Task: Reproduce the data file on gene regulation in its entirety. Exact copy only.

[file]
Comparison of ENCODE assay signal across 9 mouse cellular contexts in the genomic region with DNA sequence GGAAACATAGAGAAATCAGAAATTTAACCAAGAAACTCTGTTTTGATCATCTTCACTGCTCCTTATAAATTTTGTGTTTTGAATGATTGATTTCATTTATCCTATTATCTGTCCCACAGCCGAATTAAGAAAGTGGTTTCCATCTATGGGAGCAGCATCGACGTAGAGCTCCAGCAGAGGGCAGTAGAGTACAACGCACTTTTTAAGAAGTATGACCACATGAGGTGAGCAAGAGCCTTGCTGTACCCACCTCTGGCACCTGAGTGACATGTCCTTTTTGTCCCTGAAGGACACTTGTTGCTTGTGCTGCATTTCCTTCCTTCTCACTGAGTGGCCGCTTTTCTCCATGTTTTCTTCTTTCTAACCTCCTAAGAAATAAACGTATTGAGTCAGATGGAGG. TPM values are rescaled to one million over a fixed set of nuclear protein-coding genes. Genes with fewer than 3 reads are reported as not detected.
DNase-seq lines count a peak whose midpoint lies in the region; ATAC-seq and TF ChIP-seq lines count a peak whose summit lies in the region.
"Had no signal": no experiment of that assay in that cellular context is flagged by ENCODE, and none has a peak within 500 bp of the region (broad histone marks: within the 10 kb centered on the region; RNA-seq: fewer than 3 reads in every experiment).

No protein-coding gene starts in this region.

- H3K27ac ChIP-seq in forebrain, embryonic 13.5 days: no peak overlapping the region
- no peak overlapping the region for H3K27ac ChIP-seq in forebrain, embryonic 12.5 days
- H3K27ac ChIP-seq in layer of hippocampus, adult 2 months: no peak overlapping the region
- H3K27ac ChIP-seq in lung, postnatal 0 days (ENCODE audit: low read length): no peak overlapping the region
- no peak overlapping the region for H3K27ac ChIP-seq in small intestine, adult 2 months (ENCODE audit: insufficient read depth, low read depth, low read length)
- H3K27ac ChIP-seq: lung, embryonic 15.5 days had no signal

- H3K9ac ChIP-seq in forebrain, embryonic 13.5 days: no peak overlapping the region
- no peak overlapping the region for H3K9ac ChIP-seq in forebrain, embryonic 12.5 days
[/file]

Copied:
Comparison of ENCODE assay signal across 9 mouse cellular contexts in the genomic region with DNA sequence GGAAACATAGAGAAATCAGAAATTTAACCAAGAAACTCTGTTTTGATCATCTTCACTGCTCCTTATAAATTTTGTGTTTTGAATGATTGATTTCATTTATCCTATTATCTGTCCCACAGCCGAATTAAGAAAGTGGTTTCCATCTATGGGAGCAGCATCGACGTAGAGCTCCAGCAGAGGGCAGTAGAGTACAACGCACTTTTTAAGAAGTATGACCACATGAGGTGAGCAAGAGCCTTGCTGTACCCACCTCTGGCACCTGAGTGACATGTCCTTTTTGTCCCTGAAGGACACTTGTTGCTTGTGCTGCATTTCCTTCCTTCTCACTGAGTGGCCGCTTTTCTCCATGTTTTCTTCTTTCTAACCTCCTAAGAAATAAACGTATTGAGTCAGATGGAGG. TPM values are rescaled to one million over a fixed set of nuclear protein-coding genes. Genes with fewer than 3 reads are reported as not detected.
DNase-seq lines count a peak whose midpoint lies in the region; ATAC-seq and TF ChIP-seq lines count a peak whose summit lies in the region.
"Had no signal": no experiment of that assay in that cellular context is flagged by ENCODE, and none has a peak within 500 bp of the region (broad histone marks: within the 10 kb centered on the region; RNA-seq: fewer than 3 reads in every experiment).

No protein-coding gene starts in this region.

- H3K27ac ChIP-seq in forebrain, embryonic 13.5 days: no peak overlapping the region
- no peak overlapping the region for H3K27ac ChIP-seq in forebrain, embryonic 12.5 days
- H3K27ac ChIP-seq in layer of hippocampus, adult 2 months: no peak overlapping the region
- H3K27ac ChIP-seq in lung, postnatal 0 days (ENCODE audit: low read length): no peak overlapping the region
- no peak overlapping the region for H3K27ac ChIP-seq in small intestine, adult 2 months (ENCODE audit: insufficient read depth, low read depth, low read length)
- H3K27ac ChIP-seq: lung, embryonic 15.5 days had no signal

- H3K9ac ChIP-seq in forebrain, embryonic 13.5 days: no peak overlapping the region
- no peak overlapping the region for H3K9ac ChIP-seq in forebrain, embryonic 12.5 days